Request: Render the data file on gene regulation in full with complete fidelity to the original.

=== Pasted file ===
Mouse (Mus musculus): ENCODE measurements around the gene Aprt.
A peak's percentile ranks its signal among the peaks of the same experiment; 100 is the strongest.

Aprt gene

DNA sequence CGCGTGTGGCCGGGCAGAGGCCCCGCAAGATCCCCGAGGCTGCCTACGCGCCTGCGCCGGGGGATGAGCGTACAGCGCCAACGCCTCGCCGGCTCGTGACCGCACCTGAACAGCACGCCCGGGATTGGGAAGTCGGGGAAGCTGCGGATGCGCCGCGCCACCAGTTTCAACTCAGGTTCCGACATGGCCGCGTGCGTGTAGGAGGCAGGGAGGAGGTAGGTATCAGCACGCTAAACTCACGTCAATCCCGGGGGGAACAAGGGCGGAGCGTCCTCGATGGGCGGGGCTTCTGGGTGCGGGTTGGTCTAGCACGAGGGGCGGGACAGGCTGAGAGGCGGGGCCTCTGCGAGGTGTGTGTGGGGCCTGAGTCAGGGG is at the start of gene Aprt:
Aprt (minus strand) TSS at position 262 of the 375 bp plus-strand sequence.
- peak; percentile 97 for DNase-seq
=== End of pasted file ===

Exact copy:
Mouse (Mus musculus): ENCODE measurements around the gene Aprt.
A peak's percentile ranks its signal among the peaks of the same experiment; 100 is the strongest.

Aprt gene

DNA sequence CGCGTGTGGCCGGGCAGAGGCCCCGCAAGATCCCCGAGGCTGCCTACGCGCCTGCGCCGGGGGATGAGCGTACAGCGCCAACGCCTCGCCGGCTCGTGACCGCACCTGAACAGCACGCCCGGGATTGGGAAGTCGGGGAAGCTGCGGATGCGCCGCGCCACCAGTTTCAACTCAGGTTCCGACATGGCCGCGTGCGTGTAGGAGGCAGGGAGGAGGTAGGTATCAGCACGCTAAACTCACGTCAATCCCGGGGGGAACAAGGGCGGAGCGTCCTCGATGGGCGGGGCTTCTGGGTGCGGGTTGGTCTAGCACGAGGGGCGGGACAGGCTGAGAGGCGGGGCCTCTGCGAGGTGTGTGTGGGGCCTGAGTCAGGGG is at the start of gene Aprt:
Aprt (minus strand) TSS at position 262 of the 375 bp plus-strand sequence.
- peak; percentile 97 for DNase-seq